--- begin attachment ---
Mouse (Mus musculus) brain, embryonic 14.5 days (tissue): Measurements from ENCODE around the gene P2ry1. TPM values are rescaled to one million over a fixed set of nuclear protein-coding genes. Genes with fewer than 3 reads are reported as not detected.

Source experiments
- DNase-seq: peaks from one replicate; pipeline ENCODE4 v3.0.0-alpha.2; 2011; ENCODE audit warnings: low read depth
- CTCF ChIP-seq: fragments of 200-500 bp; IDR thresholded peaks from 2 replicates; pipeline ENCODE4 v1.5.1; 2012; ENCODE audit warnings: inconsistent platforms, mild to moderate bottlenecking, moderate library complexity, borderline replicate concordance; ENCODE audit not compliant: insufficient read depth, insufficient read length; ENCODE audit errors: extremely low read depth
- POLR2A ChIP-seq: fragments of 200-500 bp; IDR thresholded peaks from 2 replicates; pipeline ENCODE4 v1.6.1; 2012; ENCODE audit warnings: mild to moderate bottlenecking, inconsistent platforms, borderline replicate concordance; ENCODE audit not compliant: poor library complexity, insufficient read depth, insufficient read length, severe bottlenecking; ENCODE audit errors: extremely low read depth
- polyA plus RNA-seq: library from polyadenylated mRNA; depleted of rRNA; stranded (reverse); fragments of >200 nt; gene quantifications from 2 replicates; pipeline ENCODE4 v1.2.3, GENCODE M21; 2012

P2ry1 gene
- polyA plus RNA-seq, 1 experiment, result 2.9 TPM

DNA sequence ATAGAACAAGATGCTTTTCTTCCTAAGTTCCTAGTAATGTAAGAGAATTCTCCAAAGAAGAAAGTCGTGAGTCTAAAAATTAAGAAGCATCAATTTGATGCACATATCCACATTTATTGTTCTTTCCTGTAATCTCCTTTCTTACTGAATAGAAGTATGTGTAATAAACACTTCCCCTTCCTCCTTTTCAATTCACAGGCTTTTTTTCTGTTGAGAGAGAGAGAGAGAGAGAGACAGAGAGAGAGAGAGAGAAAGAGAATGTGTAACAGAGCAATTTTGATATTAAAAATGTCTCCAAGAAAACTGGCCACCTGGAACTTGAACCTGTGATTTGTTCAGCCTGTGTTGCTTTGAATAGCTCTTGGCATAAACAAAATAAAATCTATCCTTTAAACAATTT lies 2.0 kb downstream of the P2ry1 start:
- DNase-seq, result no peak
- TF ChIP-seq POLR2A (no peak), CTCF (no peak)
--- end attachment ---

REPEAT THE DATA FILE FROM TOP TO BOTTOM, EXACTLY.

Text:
Mouse (Mus musculus) brain, embryonic 14.5 days (tissue): Measurements from ENCODE around the gene P2ry1. TPM values are rescaled to one million over a fixed set of nuclear protein-coding genes. Genes with fewer than 3 reads are reported as not detected.

Source experiments
- DNase-seq: peaks from one replicate; pipeline ENCODE4 v3.0.0-alpha.2; 2011; ENCODE audit warnings: low read depth
- CTCF ChIP-seq: fragments of 200-500 bp; IDR thresholded peaks from 2 replicates; pipeline ENCODE4 v1.5.1; 2012; ENCODE audit warnings: inconsistent platforms, mild to moderate bottlenecking, moderate library complexity, borderline replicate concordance; ENCODE audit not compliant: insufficient read depth, insufficient read length; ENCODE audit errors: extremely low read depth
- POLR2A ChIP-seq: fragments of 200-500 bp; IDR thresholded peaks from 2 replicates; pipeline ENCODE4 v1.6.1; 2012; ENCODE audit warnings: mild to moderate bottlenecking, inconsistent platforms, borderline replicate concordance; ENCODE audit not compliant: poor library complexity, insufficient read depth, insufficient read length, severe bottlenecking; ENCODE audit errors: extremely low read depth
- polyA plus RNA-seq: library from polyadenylated mRNA; depleted of rRNA; stranded (reverse); fragments of >200 nt; gene quantifications from 2 replicates; pipeline ENCODE4 v1.2.3, GENCODE M21; 2012

P2ry1 gene
- polyA plus RNA-seq, 1 experiment, result 2.9 TPM

DNA sequence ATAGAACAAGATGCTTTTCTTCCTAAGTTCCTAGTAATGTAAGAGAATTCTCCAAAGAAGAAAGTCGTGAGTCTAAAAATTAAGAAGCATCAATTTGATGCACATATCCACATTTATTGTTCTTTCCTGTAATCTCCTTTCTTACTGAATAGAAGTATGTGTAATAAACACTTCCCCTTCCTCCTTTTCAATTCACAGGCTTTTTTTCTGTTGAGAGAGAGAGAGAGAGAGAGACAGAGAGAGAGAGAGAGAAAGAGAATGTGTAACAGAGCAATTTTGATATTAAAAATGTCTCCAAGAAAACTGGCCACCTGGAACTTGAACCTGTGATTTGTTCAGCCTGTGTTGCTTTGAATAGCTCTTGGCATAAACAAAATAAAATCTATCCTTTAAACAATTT lies 2.0 kb downstream of the P2ry1 start:
- DNase-seq, result no peak
- TF ChIP-seq POLR2A (no peak), CTCF (no peak)